Mi Kyung Lee, Ksenia B. Bravaya, and David F. Coker*
Department of Chemistry, Boston University, 590 Commonwealth Avenue, Boston, Massachusetts 02215, United States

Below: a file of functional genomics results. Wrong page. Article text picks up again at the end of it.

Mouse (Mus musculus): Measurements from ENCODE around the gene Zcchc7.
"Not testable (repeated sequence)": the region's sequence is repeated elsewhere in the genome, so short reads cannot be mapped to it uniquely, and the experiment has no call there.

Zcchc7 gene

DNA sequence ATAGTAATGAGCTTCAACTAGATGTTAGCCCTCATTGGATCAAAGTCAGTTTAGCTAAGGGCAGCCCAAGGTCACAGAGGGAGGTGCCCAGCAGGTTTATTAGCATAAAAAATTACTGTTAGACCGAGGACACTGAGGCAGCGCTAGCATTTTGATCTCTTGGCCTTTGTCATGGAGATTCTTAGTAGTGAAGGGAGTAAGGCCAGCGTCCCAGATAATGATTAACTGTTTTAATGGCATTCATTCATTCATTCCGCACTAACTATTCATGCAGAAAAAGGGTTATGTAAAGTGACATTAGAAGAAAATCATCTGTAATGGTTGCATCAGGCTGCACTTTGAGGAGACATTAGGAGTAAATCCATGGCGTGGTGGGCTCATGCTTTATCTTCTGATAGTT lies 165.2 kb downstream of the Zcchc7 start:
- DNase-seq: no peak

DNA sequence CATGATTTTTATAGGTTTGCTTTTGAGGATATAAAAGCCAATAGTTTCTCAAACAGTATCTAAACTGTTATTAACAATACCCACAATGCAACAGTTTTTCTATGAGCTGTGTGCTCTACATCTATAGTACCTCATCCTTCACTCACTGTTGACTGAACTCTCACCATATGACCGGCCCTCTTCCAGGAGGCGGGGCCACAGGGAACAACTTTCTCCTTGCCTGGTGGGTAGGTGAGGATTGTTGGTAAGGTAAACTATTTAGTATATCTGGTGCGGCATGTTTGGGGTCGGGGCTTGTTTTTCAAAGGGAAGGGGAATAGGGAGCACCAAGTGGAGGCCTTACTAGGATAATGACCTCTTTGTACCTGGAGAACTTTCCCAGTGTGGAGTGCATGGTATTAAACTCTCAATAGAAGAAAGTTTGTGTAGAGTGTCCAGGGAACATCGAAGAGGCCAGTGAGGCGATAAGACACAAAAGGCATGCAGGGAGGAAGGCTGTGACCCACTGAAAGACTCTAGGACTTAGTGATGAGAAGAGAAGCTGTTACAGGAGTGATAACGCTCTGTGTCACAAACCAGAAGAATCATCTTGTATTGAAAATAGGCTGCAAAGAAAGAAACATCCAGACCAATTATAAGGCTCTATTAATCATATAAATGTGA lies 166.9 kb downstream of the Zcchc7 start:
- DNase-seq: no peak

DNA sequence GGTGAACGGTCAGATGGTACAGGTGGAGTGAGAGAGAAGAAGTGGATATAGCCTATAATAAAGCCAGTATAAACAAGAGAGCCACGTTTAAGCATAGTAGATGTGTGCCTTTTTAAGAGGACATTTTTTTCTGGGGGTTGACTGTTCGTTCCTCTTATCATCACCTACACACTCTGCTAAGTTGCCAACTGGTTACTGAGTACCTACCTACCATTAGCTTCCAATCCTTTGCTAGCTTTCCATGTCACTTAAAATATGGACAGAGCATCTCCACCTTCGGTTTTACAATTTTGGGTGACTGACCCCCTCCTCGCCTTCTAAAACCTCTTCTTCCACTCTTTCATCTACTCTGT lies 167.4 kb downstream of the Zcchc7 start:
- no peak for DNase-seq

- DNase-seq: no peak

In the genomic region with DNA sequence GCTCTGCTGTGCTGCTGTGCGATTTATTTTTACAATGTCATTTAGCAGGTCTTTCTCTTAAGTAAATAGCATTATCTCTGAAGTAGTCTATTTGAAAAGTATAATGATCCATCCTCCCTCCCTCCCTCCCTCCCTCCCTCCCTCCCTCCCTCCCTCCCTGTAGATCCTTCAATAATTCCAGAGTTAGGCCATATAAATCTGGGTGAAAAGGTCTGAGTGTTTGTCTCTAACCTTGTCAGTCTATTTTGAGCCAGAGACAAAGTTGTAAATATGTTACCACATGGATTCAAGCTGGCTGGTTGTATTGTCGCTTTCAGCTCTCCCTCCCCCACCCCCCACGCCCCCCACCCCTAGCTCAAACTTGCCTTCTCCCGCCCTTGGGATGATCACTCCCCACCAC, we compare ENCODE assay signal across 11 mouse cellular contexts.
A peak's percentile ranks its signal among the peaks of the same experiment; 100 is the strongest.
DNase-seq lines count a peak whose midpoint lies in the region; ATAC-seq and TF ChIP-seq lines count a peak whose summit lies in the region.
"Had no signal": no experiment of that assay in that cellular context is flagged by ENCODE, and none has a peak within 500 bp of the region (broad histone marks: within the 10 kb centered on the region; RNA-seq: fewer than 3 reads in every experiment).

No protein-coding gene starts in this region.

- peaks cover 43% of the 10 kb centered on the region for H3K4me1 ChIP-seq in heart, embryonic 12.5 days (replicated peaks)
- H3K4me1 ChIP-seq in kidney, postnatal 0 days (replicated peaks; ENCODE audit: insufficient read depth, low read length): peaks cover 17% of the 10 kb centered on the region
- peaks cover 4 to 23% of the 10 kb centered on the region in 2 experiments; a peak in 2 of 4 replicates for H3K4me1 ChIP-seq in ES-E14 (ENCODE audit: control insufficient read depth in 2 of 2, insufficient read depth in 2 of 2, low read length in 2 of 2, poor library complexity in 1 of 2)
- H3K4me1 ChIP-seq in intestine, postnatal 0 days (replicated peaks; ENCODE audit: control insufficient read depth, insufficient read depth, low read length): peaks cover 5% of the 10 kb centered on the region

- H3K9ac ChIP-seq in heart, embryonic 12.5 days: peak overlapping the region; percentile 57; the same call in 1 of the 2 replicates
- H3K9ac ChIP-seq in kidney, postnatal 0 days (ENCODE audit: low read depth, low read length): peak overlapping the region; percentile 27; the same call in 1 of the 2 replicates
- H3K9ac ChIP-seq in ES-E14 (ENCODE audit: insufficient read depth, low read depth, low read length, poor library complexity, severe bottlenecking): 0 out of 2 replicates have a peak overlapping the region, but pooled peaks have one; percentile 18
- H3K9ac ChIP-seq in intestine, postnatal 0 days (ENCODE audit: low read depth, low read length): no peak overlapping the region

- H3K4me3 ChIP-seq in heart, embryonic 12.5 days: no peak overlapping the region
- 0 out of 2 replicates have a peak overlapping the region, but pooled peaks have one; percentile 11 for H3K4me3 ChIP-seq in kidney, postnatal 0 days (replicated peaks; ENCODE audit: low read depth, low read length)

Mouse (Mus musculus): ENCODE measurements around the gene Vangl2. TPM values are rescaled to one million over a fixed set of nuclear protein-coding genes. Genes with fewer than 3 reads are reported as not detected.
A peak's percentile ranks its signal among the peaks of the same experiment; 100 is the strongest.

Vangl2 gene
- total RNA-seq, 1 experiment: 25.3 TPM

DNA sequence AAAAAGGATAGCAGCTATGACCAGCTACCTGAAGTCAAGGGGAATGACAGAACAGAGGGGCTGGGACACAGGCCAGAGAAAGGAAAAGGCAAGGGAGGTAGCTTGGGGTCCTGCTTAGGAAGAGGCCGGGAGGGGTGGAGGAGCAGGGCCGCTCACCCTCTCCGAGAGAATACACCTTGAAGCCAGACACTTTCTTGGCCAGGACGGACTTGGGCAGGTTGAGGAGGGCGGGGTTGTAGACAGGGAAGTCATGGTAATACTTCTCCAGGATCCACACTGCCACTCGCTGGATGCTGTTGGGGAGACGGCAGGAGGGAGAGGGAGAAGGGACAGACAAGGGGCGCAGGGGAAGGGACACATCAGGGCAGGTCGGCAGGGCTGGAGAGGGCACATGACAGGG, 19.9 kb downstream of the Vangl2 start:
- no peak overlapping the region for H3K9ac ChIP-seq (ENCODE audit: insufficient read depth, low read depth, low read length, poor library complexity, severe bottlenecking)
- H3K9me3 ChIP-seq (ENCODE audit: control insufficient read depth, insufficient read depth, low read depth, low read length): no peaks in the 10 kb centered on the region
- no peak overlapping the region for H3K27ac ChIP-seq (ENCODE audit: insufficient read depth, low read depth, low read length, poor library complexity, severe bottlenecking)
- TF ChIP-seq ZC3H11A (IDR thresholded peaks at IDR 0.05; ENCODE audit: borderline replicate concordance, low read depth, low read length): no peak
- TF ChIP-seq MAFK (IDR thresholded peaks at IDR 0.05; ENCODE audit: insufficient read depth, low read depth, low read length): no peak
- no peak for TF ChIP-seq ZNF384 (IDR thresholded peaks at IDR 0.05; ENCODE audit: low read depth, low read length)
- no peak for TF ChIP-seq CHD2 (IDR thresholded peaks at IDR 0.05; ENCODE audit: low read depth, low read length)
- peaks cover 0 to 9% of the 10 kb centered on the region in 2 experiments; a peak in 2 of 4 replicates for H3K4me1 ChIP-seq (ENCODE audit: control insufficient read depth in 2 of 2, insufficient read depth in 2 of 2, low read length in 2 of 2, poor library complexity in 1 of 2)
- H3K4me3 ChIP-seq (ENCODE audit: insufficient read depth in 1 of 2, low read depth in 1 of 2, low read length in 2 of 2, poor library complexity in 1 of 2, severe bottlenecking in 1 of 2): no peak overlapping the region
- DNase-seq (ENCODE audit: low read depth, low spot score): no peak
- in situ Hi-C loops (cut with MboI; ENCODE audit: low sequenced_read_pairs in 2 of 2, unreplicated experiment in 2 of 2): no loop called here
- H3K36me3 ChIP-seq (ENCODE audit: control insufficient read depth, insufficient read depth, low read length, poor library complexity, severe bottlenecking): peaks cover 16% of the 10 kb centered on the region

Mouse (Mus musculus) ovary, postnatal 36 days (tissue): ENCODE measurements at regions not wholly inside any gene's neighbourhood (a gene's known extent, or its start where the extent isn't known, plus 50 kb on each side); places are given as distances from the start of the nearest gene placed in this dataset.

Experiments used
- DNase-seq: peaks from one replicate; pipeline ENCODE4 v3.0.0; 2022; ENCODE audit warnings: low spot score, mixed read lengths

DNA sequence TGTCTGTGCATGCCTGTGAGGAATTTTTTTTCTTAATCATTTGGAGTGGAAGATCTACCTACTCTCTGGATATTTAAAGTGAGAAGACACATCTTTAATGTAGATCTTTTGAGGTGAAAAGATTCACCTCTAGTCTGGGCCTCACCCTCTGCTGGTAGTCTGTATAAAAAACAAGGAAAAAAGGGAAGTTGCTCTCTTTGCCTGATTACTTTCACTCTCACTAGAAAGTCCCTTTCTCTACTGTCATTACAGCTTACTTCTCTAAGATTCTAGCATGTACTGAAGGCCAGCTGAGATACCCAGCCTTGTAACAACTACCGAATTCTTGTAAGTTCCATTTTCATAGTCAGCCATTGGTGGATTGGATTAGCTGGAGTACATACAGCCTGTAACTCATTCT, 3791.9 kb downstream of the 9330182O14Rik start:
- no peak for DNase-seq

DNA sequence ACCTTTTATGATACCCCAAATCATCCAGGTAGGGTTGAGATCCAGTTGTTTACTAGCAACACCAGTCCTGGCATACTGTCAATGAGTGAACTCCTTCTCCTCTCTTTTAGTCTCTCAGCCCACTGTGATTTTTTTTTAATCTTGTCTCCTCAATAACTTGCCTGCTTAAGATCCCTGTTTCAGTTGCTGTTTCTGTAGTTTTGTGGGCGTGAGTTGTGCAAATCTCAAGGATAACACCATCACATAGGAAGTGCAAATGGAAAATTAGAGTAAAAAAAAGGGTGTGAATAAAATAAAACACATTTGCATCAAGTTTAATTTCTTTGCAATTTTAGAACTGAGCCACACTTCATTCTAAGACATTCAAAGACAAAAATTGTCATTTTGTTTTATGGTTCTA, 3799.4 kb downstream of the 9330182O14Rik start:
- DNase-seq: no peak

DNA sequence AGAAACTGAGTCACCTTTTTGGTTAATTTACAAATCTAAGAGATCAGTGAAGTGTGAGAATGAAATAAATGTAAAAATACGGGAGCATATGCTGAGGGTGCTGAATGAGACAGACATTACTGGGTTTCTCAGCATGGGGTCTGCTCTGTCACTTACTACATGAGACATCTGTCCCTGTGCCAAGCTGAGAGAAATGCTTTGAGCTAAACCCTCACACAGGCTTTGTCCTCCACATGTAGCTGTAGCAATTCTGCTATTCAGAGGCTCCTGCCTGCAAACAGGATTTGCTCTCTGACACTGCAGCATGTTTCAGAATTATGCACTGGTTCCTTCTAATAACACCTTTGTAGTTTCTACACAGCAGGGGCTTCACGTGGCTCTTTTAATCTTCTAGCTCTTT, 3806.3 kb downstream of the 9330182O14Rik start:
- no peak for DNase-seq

There have been numerous efforts, both experimental and theoretical, that have attempted to parametrize model Hamiltonians to describe excited state energy transfer in photosynthetic light harvesting systems. The Frenkel exciton model, with its set of electronically coupled two level chromophores that are each linearly coupled to dissipative baths of harmonic oscillators, has become the workhorse of this field. The challenges to parametrizing such Hamiltonians have been their uniqueness, and physical interpretation. Here we present a computational approach that uses accurate first-principles electronic structure methods to compute unique model parameters for a collection of local minima that are sampled with molecular dynamics and QM geometry optimization enabling the construction of an ensemble of local models that captures fluctuations as these systems move between local basins of inherent structure. The accuracy, robustness, and reliability of the approach is demonstrated in an application to the phycobiliprotein light harvesting complexes from cryptophyte algae. Our computed Hamiltonian ensemble provides a first-principles description of inhomogeneous broadening processes, and a standard approximate non-Markovian reduced density matrix dynamics description is used to estimate lifetime broadening contributions to the spectral line shape arising from electronic?vibrational coupling. Despite the overbroadening arising from this approximate line shape theory, we demonstrate that our model Hamiltonian ensemble approach is able to provide a reliable fully first-principles method for computation of spectra and can distinguish the influence of different chromophore protonation states in experimental results. A key feature in the dynamics of these systems is the excitation of intrachromophore vibrations upon electronic excitation and energy transfer. We demonstrate that the Hamiltonian ensemble approach provides a reliable first-principles description of these contributions that have been detailed in recent broad-band pump?probe and two-dimensional electronic spectroscopy experiments.